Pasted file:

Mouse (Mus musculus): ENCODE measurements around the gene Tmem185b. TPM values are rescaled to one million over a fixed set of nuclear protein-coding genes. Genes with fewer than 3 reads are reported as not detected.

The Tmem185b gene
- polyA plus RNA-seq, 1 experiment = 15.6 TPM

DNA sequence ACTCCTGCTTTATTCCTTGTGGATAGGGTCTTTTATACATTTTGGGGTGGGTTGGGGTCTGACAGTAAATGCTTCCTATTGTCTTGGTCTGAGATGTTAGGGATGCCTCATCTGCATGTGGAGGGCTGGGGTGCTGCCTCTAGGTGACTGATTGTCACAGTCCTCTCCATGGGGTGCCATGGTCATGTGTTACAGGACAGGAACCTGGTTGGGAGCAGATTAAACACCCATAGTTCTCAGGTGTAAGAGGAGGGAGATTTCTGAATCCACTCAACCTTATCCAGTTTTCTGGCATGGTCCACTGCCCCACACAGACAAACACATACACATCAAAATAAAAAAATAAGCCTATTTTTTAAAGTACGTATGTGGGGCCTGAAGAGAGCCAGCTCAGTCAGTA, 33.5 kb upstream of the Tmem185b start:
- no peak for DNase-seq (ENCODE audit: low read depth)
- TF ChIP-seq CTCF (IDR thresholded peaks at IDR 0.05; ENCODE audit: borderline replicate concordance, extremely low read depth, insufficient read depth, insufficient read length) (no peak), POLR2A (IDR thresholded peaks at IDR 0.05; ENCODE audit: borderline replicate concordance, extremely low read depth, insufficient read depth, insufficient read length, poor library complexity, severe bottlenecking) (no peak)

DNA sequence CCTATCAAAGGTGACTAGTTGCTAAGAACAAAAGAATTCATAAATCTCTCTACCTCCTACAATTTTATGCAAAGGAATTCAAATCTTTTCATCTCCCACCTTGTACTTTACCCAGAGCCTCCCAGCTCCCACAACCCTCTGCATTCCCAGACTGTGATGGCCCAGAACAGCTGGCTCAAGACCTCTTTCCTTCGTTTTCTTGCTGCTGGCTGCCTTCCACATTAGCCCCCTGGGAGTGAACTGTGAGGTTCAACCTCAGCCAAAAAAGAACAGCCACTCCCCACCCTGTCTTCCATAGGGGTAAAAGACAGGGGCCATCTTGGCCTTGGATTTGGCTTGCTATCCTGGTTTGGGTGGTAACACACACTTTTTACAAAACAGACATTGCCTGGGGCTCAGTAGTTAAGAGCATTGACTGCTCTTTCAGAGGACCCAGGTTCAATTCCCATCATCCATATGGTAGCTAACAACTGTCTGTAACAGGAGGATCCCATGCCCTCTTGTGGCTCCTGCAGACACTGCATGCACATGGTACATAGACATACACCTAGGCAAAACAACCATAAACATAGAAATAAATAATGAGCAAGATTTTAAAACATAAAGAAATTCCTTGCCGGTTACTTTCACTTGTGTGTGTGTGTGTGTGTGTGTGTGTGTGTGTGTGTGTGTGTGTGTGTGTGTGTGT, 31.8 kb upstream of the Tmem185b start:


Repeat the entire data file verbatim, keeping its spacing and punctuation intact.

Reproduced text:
Mouse (Mus musculus): ENCODE measurements around the gene Tmem185b. TPM values are rescaled to one million over a fixed set of nuclear protein-coding genes. Genes with fewer than 3 reads are reported as not detected.

The Tmem185b gene
- polyA plus RNA-seq, 1 experiment = 15.6 TPM

DNA sequence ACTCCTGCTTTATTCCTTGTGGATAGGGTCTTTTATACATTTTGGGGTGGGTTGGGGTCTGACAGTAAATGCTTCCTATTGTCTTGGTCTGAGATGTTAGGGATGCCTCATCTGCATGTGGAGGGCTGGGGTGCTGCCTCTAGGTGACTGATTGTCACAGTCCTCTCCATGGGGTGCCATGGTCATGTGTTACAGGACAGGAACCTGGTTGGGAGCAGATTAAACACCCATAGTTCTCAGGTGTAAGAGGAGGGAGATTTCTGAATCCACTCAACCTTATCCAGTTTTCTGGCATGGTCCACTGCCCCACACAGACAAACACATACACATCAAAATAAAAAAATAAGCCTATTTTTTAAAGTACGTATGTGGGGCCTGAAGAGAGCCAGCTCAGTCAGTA, 33.5 kb upstream of the Tmem185b start:
- no peak for DNase-seq (ENCODE audit: low read depth)
- TF ChIP-seq CTCF (IDR thresholded peaks at IDR 0.05; ENCODE audit: borderline replicate concordance, extremely low read depth, insufficient read depth, insufficient read length) (no peak), POLR2A (IDR thresholded peaks at IDR 0.05; ENCODE audit: borderline replicate concordance, extremely low read depth, insufficient read depth, insufficient read length, poor library complexity, severe bottlenecking) (no peak)

DNA sequence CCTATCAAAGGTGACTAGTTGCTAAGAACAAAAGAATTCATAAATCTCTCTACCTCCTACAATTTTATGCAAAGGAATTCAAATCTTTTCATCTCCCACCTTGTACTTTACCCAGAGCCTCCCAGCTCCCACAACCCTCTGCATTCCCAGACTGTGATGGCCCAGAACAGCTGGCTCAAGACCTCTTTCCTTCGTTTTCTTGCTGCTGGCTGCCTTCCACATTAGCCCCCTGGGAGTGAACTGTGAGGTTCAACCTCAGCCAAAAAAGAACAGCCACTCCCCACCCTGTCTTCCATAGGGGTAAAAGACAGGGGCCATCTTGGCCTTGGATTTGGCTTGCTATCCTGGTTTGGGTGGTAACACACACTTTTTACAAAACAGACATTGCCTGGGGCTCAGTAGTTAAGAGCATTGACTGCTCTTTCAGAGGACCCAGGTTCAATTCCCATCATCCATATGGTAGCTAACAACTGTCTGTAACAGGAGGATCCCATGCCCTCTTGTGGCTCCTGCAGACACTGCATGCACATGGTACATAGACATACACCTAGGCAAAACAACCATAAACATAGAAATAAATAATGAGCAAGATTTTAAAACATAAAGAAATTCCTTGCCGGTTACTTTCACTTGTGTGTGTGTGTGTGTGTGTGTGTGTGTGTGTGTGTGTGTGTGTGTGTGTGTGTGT, 31.8 kb upstream of the Tmem185b start: